EDDISON Family of Gateford & Shireoaks

Photo:Ann Eddison (1770 - 1845) of Gateford House

Ann Eddison (1770 - 1845) of Gateford House

Sara Woodall

Photo:Benjamin Eddison of Shireoaks Hall

Benjamin Eddison of Shireoaks Hall

Sara Woodall

Photo:Edwin Eddison (1805 - 1867)

Edwin Eddison (1805 - 1867)

Sara Woodall

Photo:Henry Eddison (brother of Edwin Eddison)

Henry Eddison (brother of Edwin Eddison)

Sara Woodall

Photo:Henry and Edwin attended Joseph Tatham's school in Leeds

Henry and Edwin attended Joseph Tatham's school in Leeds

Sara Woodall

By Sara Woodall

Twelve years ago in the chaos of her grandparents’ attics the author opened a black trunk and found on the top, a sixteen page document dated 1829 which appeared to be the rantings of an unnamed hypochondriac but in the end turned out to be descriptions of the agonies of her great-great grandfather, Edwin Eddison 1805–1867.

The document began ominously:

             The first time that I recollect feeling my pain was after playing Football at Gateford when I was about 11 years old ... and whenever I played with much exertion I invariably had Bloody Urine ...

 Like many others, she was ignorant about this generation of the family but here was thrilling evidence of their existence. On the threshold of destruction and jumbled under mounds of moth-eaten clothes were everyday Georgian documents: house inventories, clothes lists, Quaker marriage certificates, frail genealogical charts, farming notes that impressed the agriculturalist Arthur Young, lists of horses with lovely Georgian names, secret messages in shorthand, undertakers’ invoices and even a grocer’s receipt for nasty tasting funeral biscuits.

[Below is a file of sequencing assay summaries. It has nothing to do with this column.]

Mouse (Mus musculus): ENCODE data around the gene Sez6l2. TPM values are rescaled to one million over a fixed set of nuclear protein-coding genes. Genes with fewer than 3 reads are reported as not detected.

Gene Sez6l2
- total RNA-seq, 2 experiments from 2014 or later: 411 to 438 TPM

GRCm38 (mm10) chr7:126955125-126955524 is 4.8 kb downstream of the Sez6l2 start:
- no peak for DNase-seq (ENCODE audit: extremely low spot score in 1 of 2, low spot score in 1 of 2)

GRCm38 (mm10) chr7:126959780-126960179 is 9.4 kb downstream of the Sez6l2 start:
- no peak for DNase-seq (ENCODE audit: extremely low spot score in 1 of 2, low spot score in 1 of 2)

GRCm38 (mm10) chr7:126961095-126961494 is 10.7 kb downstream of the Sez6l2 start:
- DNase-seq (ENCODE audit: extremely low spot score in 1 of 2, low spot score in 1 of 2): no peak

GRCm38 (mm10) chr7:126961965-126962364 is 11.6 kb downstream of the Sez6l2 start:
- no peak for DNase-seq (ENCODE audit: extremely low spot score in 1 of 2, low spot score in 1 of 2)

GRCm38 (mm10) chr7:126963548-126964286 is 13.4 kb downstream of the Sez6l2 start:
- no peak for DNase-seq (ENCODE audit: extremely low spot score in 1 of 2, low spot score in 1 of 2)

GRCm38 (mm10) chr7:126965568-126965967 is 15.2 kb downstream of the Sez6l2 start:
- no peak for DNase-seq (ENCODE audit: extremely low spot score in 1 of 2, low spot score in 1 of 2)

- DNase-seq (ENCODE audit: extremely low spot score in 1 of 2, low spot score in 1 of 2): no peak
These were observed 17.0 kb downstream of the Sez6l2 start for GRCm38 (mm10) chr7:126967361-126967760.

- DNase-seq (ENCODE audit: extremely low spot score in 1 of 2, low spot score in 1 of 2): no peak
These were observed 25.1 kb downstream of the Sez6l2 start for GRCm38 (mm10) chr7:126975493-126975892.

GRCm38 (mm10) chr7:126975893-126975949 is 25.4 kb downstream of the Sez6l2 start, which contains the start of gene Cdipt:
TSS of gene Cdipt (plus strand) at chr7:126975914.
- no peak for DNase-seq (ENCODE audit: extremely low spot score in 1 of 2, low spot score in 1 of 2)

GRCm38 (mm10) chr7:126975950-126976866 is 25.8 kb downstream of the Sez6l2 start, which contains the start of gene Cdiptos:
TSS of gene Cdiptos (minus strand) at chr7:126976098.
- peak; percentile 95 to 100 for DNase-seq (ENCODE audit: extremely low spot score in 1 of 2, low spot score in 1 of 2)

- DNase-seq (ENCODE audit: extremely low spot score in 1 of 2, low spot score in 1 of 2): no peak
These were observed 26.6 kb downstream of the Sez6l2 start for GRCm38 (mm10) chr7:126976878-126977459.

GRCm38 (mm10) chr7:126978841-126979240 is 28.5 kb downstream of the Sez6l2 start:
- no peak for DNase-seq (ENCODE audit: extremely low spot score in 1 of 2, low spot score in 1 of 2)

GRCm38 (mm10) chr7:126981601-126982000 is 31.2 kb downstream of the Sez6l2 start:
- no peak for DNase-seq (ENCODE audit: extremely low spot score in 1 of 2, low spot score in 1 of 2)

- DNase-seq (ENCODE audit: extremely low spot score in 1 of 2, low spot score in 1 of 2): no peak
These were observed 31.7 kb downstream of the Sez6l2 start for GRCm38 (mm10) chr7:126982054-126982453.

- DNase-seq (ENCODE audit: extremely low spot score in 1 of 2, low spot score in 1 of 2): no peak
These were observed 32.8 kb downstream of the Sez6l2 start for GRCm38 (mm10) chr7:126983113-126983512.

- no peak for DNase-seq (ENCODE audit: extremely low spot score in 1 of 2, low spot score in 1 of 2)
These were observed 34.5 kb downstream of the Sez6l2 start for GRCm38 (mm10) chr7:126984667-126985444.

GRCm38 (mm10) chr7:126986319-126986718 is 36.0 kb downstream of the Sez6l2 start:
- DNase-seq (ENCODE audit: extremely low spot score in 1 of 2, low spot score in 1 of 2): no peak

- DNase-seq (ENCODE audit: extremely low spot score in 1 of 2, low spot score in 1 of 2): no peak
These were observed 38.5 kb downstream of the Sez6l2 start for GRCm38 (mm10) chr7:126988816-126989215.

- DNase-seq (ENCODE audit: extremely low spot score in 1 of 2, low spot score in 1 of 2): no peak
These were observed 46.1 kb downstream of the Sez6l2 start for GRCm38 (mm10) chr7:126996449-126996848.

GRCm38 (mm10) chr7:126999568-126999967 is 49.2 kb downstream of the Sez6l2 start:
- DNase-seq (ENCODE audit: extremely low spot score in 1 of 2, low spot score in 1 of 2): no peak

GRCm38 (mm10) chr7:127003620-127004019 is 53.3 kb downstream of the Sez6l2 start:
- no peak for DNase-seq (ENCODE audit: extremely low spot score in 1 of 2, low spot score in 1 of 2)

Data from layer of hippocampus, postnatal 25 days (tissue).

Pulsating letters gave apoplectic accounts of a bigamous marriage and a ship’s diary told of the last days of a murdered man. This delicious cacophony of bygone chatter echoing across history plunged her into a forgotten world and drew her inexorably into Edwin Eddison’s life. Reading of his miseries and studying old medical books, her eyes were opened to the quackery of the age.

 The early Eddisons of Yorkshire and Nottinghamshire belonged to the Society of Friends with links to George Fox, and the family were part of the close community of Quakers involved in key moments of the Industrial Revolution. The letters reveal the family’s connection with the invention of the steam plough, anti-slavery protests, legal battles to save children from sweeping chimneys and the birth of the railways when money poured into Quaker banks.

There is an account of the crash of the great Quaker Overend and Gurney bank in 1866, the year Edwin took his family to America to visit rich relations and the letters sent home from this trip give a vivid description of the country recovering from the civil war.

 Quaker achievements run through the book, but this is a tale about the vibrant life of a comparatively rich and successful family at the threshold of the Industrial Revolution and before the discovery of significant medicines. Edwin Eddison and his agonies are at the centre of the story.



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